“Free trade has also been an important driver for him, espe­cially when it came to Brexit. But he’s also a pragmatist. During the Brexit wars there were plenty of principled resignations by junior ministers whose names we have all now forgotten. He understands that decisions are made by the people in the room.”

Sunak, who is apparently a rea­sonable ballroom dancer, has “talked about how his family would carry on their cultural tra­ditions while being absolutely part of their local community in England. At the weekend, he would go to the Hindu temple, and to football matches at his be­loved Southampton. There was never any contradiction between the two ways of life.”

On what would happen “were Boris Johnson to fall under the proverbial bus”, the author com­mented: “There are a couple of things in his favour. One is that for many voters, he is the chancellor who helped save their job, or keep them solvent when they might otherwise have gone under – something that people have spon­taneously said in my polling and focus groups.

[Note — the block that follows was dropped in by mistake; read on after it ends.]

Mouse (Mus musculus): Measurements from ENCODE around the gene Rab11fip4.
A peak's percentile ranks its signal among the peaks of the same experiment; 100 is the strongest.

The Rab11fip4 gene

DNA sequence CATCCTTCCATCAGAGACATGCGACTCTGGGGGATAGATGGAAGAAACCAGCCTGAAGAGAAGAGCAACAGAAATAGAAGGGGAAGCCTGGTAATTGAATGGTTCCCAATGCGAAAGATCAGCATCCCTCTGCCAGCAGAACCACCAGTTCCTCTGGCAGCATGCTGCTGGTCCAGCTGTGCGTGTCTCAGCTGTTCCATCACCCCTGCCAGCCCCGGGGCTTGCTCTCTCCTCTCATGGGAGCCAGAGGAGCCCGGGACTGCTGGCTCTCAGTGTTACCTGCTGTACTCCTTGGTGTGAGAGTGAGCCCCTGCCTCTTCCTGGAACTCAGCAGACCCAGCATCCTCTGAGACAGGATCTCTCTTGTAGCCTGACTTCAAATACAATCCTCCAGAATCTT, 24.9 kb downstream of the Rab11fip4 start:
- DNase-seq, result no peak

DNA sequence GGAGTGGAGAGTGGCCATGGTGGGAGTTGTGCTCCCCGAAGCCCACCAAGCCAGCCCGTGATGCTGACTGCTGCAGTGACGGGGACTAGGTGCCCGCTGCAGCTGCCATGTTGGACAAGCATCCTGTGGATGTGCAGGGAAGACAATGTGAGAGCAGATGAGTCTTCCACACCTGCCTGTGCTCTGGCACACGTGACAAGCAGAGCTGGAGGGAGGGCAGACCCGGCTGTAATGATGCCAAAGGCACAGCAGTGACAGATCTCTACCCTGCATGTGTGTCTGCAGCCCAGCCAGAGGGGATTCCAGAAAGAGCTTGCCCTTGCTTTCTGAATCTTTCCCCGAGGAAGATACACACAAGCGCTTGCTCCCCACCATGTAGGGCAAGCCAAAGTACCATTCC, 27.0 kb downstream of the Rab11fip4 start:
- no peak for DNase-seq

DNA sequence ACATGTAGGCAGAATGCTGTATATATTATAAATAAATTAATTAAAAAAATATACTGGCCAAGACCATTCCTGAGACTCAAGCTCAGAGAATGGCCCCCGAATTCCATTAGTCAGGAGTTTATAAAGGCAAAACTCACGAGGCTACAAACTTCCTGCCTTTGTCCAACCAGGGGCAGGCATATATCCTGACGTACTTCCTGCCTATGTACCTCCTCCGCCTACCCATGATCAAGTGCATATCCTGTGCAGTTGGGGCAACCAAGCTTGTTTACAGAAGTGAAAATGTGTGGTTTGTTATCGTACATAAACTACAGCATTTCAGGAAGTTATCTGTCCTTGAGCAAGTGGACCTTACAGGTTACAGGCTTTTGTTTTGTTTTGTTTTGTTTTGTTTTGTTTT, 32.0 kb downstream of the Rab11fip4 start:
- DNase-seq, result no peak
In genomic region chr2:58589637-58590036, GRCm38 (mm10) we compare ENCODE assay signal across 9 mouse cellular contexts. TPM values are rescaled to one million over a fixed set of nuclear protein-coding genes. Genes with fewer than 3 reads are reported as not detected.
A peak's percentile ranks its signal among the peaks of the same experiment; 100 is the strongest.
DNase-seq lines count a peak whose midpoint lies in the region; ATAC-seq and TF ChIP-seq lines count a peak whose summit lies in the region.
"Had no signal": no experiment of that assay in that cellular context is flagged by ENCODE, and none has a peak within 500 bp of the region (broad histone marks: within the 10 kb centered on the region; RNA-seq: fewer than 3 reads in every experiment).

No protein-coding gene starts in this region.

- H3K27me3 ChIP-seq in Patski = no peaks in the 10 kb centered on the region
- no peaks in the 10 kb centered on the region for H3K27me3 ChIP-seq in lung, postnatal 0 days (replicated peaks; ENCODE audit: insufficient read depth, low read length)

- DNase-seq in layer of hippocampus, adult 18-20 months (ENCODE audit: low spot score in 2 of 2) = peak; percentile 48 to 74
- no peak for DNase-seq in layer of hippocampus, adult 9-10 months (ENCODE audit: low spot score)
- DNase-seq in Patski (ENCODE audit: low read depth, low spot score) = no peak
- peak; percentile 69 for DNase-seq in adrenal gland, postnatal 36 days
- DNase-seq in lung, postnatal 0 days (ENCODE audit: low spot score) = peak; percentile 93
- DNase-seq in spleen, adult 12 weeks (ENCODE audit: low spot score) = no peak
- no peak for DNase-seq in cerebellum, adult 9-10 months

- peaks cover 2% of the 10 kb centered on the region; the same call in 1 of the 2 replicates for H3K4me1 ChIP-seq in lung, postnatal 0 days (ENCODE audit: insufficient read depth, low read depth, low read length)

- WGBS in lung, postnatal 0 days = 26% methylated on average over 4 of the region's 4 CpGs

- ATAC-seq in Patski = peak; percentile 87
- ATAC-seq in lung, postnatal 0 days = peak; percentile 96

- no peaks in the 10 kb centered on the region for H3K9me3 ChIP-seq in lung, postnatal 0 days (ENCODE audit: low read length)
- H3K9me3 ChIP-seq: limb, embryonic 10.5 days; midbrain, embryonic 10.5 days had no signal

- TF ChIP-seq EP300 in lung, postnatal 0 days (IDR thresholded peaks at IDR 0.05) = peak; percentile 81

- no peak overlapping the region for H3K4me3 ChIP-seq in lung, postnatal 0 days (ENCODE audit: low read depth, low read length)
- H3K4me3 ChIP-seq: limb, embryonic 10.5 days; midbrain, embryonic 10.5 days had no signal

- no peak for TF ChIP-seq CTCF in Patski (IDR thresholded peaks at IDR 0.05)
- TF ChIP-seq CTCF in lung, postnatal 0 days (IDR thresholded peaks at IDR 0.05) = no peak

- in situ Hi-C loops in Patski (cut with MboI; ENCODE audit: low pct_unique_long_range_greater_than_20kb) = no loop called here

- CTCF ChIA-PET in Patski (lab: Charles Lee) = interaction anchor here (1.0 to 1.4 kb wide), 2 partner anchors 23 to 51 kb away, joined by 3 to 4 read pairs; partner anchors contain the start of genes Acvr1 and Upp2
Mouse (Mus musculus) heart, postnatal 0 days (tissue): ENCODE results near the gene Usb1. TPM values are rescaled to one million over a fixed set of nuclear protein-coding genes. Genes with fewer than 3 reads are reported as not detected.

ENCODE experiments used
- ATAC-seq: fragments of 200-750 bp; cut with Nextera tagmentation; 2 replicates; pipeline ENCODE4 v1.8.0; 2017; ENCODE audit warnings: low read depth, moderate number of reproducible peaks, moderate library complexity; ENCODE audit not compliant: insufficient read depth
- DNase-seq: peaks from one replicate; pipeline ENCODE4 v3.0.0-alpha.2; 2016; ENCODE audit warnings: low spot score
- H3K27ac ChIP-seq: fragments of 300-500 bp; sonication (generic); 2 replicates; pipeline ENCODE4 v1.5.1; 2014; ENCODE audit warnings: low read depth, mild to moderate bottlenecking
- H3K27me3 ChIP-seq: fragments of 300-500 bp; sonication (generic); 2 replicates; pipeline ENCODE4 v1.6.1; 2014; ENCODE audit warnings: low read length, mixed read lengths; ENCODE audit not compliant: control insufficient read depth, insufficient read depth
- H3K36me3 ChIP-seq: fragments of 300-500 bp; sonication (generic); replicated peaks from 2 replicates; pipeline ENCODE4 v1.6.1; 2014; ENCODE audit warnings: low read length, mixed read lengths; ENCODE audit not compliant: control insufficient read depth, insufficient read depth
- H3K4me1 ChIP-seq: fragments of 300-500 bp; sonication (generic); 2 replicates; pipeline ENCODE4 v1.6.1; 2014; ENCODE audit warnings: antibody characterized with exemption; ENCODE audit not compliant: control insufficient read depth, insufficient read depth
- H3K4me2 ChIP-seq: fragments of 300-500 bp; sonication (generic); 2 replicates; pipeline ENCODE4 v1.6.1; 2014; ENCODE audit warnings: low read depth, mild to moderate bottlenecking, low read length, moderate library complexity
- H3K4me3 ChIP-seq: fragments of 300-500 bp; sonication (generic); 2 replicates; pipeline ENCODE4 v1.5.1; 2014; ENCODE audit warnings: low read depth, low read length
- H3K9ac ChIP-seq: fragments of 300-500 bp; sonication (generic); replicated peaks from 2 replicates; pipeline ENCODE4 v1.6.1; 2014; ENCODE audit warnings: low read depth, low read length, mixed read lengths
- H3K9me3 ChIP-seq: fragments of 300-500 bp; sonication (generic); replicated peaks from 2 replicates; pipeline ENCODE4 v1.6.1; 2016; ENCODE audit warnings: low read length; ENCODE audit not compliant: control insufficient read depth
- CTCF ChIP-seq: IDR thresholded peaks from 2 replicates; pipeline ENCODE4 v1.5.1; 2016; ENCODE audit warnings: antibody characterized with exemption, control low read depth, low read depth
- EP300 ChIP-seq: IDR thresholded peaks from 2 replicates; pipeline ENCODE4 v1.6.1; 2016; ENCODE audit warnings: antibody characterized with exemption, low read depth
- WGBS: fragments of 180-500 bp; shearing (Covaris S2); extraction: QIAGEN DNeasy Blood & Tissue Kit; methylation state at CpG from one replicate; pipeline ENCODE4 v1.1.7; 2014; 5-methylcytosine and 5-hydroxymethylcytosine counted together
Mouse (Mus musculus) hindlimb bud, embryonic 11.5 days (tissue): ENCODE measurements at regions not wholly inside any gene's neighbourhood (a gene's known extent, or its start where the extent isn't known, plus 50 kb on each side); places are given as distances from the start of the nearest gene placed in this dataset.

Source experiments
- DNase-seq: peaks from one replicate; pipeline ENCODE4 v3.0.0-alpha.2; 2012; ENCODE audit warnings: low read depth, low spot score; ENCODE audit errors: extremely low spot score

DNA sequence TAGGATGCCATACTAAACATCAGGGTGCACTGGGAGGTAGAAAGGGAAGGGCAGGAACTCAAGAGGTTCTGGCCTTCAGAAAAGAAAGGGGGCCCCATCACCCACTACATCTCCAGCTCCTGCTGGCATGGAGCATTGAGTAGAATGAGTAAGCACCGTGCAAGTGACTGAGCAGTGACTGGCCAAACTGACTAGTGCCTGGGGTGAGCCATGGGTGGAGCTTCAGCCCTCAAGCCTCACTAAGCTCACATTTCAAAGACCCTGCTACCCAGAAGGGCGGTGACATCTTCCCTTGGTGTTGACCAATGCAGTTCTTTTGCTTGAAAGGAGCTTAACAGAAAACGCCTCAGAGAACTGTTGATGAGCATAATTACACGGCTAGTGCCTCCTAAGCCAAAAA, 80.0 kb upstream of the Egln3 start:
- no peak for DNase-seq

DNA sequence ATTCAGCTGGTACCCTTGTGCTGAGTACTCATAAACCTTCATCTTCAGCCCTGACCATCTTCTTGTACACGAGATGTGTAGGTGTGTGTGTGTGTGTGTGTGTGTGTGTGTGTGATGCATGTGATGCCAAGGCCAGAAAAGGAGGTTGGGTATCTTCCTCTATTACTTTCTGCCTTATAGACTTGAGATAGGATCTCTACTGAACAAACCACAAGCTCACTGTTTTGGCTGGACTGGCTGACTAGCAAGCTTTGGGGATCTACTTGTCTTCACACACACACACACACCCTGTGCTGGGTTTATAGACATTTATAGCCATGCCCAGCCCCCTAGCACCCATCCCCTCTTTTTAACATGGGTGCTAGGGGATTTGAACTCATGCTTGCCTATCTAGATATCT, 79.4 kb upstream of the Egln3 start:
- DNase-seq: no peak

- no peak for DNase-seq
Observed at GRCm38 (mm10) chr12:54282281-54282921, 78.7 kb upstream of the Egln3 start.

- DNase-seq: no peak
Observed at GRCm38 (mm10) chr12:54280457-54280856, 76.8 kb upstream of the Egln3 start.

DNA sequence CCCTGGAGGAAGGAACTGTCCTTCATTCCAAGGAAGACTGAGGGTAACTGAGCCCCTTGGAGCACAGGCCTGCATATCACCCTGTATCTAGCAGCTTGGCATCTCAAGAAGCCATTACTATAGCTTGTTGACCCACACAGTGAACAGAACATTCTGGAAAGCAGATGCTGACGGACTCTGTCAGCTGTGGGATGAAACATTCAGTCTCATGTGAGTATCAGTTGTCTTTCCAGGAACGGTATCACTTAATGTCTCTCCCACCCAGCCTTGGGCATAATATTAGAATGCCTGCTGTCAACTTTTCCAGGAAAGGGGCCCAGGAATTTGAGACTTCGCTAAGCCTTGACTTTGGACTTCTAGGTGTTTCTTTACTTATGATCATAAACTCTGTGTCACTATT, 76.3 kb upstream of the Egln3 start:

“While he might not have the same kind of magnetism that we saw from Boris on the campaign trail, he is also much less of a Marmite figure. There is a sort of quiet decency and competence that people might respond to after these tumultuous years.

“And, of course, it depends who he is up against. You might also ask whether a Remain backing lawyer from north London would have more appeal to voters than a Yorkshire Brexiteer.”

Lord Ashcroft summed up: “He comes across as extreme­ly competent at a time when competence is at a premi­um. His biggest strength is a combination of huge intellect, ferocious work ethic, good political judg­ment, the ability to project himself well, and great in­terpersonal skills that en­able him to win people over and acquire confi­dence in who he is, and what he can do.”

Going for Broke: The Rise of Rishi Sunak by Mi­chael Ashcroft is published by Biteback Publishing; £20.

Eastern Eye